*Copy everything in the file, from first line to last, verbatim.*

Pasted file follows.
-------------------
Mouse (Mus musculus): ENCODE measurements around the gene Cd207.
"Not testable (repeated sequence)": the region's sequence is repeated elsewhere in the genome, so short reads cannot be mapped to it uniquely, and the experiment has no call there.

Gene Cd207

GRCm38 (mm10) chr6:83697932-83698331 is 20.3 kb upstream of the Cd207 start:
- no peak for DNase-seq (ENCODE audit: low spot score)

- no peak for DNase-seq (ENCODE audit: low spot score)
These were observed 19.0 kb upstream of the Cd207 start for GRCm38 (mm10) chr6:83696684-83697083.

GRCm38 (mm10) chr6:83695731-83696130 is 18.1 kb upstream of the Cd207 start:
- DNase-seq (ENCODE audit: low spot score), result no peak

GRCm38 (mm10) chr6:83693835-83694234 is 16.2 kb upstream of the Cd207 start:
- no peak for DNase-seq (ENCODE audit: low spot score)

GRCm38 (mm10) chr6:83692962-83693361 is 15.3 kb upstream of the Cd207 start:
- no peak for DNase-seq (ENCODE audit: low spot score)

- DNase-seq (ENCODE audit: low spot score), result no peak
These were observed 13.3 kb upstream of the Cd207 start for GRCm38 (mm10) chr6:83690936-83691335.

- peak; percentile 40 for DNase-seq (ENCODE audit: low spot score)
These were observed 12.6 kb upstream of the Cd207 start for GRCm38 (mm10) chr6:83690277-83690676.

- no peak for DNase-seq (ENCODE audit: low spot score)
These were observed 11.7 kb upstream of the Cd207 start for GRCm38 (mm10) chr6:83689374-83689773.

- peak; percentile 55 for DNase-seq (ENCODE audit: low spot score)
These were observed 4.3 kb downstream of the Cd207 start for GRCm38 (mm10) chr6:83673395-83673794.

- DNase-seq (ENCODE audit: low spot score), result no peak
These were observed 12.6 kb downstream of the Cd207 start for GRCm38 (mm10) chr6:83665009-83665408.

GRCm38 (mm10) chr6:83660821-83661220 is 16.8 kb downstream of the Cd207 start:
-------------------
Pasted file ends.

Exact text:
Mouse (Mus musculus): ENCODE measurements around the gene Cd207.
"Not testable (repeated sequence)": the region's sequence is repeated elsewhere in the genome, so short reads cannot be mapped to it uniquely, and the experiment has no call there.

Gene Cd207

GRCm38 (mm10) chr6:83697932-83698331 is 20.3 kb upstream of the Cd207 start:
- no peak for DNase-seq (ENCODE audit: low spot score)

- no peak for DNase-seq (ENCODE audit: low spot score)
These were observed 19.0 kb upstream of the Cd207 start for GRCm38 (mm10) chr6:83696684-83697083.

GRCm38 (mm10) chr6:83695731-83696130 is 18.1 kb upstream of the Cd207 start:
- DNase-seq (ENCODE audit: low spot score), result no peak

GRCm38 (mm10) chr6:83693835-83694234 is 16.2 kb upstream of the Cd207 start:
- no peak for DNase-seq (ENCODE audit: low spot score)

GRCm38 (mm10) chr6:83692962-83693361 is 15.3 kb upstream of the Cd207 start:
- no peak for DNase-seq (ENCODE audit: low spot score)

- DNase-seq (ENCODE audit: low spot score), result no peak
These were observed 13.3 kb upstream of the Cd207 start for GRCm38 (mm10) chr6:83690936-83691335.

- peak; percentile 40 for DNase-seq (ENCODE audit: low spot score)
These were observed 12.6 kb upstream of the Cd207 start for GRCm38 (mm10) chr6:83690277-83690676.

- no peak for DNase-seq (ENCODE audit: low spot score)
These were observed 11.7 kb upstream of the Cd207 start for GRCm38 (mm10) chr6:83689374-83689773.

- peak; percentile 55 for DNase-seq (ENCODE audit: low spot score)
These were observed 4.3 kb downstream of the Cd207 start for GRCm38 (mm10) chr6:83673395-83673794.

- DNase-seq (ENCODE audit: low spot score), result no peak
These were observed 12.6 kb downstream of the Cd207 start for GRCm38 (mm10) chr6:83665009-83665408.

GRCm38 (mm10) chr6:83660821-83661220 is 16.8 kb downstream of the Cd207 start: